"Brigitte's music is founded on melody and lyricism and is faithful to the gayaki (vocal style of instrumental music) tradition of the Master Vilayat Khan. She takes the sitar onto a more human level, full of pure sensitivity... "
"The Indian traditional music has been too often associated with images of spaced out hippies... Nothing of that sort with Brigitte Menon, the great lady of sitar."
Le Numéro
"The French princess of sitar... "
Rock & Folk
"In the hands of the French virtuoso Brigitte Menon, this instrument that Ravi Shankhar made us discover via the Beatles at the end of the Sixties assumes here an amazing sonority and rhythm. On the spectacular side, one just has to look at the finger movements of the sitarist who, sitting in the Indian fashion, launches out very high-speed riffs by gliding the left hand with ease on the long neck of her instrument."
Michel Danis (Montréal)
"The sitar, normally so complex, opens like a flower in her hands. Easily accessible. Melodious."
"Brigitte Menon was simply stunning on the sitar, cool and smiling, letting her fingers run on the wooden neck with a disconcerting ease..."
Michael Lellouche (Glaz'Art)
"Throughout the whole album this virtuoso plunges us in musical patterns full of originality and subtlties."
So What
"The sitar of Brigitte Menon without doubt evokes the Master Pandit Ravi Shankar. Beautiful harmony between jazz and Indian music. Brigitte Menon knows how to give the sitar the jazzy touch."
"The extraordinary charm of Brigitte Menon's sitar and its ethereal vibration swirls in spirals, and like perfume floats on the pulsation of jazz."
Ouest France
"Brigitte Menon on sitar was a pleasant surprise, both aurally and visually. I really liked the way she sat on a raised stage with her sitar so that everyone could see her brilliant, easy fingerwork."
Awomyn , North Sea Jazz Fest Cape Town 2003
"Sitar lead Brigitte Menon plays lines that are at times lyrical and funky, and rich and ornamental at others...."
Prasad Bidaye
"Brigitte MENON is not unknown in jazz/indian music fusion. Aumja, her new band, is displaying the talent of the French sitar player. This album (Aumja: mythologies) is simply superb. Once more the mix of jazz and indian sounds does magic with somptuous melodies."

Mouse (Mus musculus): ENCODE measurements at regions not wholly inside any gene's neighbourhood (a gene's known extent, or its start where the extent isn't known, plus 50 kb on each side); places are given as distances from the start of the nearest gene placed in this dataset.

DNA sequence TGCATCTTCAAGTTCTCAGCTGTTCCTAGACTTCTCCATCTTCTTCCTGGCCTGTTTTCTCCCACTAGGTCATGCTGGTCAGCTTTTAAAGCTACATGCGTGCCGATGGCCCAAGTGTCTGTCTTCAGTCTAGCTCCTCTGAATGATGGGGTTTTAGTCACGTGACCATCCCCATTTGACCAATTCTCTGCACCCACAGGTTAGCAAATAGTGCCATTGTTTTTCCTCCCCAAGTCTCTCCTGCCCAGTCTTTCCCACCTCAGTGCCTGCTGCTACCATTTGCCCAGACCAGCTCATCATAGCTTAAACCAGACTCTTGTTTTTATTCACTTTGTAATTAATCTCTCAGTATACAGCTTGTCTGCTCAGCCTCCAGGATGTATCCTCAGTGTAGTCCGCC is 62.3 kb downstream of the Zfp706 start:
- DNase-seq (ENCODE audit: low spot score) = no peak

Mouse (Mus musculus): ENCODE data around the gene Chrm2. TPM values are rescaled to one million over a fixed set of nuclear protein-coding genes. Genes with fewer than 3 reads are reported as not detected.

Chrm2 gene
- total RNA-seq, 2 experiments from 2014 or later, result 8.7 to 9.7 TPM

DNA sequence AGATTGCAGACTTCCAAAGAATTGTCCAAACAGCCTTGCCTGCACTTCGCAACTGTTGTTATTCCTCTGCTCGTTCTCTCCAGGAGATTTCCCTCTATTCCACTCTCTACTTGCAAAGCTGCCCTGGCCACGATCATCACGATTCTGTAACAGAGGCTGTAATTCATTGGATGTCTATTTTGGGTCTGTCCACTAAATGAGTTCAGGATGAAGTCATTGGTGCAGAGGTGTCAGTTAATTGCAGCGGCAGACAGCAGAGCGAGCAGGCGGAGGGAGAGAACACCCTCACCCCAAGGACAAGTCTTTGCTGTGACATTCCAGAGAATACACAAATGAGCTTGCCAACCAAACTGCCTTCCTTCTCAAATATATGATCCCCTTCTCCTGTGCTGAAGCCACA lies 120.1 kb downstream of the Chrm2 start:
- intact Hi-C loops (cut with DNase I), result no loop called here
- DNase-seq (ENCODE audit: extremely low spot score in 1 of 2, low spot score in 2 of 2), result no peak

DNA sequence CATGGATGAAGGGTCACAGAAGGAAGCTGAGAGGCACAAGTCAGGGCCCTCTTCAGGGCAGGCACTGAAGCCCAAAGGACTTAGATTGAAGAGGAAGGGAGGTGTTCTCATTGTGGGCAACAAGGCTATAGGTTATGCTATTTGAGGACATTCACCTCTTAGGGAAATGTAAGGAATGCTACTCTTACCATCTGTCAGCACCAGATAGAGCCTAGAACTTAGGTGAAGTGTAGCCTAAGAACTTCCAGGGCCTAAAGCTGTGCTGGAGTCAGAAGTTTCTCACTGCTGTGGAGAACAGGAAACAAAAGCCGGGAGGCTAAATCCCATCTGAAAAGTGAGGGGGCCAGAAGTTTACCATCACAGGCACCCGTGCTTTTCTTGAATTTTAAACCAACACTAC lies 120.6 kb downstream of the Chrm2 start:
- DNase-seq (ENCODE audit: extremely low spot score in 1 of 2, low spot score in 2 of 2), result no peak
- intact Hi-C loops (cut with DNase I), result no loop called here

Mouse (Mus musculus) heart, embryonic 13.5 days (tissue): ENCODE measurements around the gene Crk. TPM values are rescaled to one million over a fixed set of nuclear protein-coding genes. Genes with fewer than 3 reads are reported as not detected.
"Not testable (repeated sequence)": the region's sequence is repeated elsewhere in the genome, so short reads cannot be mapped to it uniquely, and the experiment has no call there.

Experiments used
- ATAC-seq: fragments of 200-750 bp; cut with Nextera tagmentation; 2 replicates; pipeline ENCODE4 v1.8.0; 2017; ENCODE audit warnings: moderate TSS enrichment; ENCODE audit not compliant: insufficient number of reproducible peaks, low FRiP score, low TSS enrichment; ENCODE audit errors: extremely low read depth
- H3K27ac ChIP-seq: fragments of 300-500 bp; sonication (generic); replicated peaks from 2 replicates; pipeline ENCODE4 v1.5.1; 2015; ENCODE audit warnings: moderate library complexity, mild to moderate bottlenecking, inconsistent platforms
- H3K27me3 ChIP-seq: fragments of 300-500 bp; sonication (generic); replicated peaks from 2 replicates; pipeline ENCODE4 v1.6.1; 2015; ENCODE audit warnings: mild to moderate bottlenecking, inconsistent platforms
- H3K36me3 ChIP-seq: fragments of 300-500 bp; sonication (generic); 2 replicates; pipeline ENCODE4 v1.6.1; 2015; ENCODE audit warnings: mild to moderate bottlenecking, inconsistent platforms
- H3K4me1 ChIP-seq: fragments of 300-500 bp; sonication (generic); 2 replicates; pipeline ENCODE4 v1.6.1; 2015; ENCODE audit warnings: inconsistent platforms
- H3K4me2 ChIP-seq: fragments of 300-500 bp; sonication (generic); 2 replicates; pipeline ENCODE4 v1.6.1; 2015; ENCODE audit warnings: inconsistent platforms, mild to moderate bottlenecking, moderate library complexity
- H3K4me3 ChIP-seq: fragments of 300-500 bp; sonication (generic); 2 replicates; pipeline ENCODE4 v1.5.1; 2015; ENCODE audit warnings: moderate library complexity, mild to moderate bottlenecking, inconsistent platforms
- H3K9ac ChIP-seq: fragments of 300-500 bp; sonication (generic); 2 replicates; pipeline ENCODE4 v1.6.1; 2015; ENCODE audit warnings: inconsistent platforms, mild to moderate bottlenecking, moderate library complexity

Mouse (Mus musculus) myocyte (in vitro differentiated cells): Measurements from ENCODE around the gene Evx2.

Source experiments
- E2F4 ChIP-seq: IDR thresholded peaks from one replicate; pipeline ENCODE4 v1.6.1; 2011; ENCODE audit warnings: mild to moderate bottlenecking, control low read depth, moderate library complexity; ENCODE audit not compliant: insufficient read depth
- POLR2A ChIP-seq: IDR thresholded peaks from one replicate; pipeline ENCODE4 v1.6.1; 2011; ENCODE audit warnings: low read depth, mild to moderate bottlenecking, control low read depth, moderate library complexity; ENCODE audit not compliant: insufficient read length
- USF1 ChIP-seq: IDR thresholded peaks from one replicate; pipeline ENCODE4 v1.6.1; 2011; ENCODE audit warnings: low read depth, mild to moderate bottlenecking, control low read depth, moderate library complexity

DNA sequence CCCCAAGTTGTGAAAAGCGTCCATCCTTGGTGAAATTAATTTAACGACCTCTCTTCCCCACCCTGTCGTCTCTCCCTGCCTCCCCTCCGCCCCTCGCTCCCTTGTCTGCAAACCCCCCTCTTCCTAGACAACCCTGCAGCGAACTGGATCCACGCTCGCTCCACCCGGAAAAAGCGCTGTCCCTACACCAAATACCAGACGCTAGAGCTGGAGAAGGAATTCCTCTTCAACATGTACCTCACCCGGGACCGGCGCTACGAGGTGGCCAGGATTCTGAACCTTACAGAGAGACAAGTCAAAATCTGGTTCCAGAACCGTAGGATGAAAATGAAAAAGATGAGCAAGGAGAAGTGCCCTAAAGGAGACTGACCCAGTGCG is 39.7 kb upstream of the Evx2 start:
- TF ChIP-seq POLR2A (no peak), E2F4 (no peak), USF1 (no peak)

"Brigitte Menon and her sitar -the Indian voice of the group decorates the whole disc with oriental tapestries ...Walcott privileged a certain contemplative slowness, but Brigitte Menon makes the sitar stand out."

The pallavi as prayer

December 24, 2015 07:51 pm | Updated 07:51 pm IST Author: M. Ramesh


Malladi Sreeramprasad said it was a prayer for the flood victims, seeking man-Nature harmony. The mood, therefore, was sombre, which precluded the scope for any acrobatics. The Keeravani alapana flowed slow and majestic, full of gravitas, imbuing the audience with a sense of peace.

Sreeramprasad began the raga with a long hum of the lower shadjam, and soon the brothers built up the raga essay with a series of long karvais with measured slowness, dwelling on each note — a sharp contrast to today’s T-20 Carnatic music. The result was a beautiful and tranquil Keeravani, with a Subhapanthuvarali feel— perhaps modelled on the Hindustani Keerwani, for it had echoes of Pandit Shivkumar Sharma (santoor) and Brigitte Menon (sitar). Violinist HN Bhaskar did a brilliant follow-through, playing in the same vein. ...

Brigitte Menon - Successful Homage to Vilayat Khan

It is often heard that non-native performers of traditional art forms are basically guests or even robbers - handicaped in learning the art and faulty and / or superficial in their performance. This argument is sometimes used by nationalistic Indians when Europeans or Americans grab a tabla, sitar or their vocal chords and play Indian classical music. The argument seems to be supported by beginners playing anxiously and enthusiastically out of tune - and presenting their fruitless efforts on the internet. However years and years of working through the fine mists of besurism (playing out of tune) in search for the right tone are an essential part of learning Indian classical music, and the sheer quantity of beginners' videos only proves that camera and internet are more easily available than composure and patience. The spurious argument gets its death blow by this beautiful hommage to a really great sitar player - performed excellently, with great finesse and in full accordance with the spirit of the gharana by French Brigitte Menon: (first of six parts, her bhairavi is great, too). By Ingo Anhenn


7° victoires de la musique

Nominated to

7th "Victoires de la musique" category Best Jazz album
of the year

and to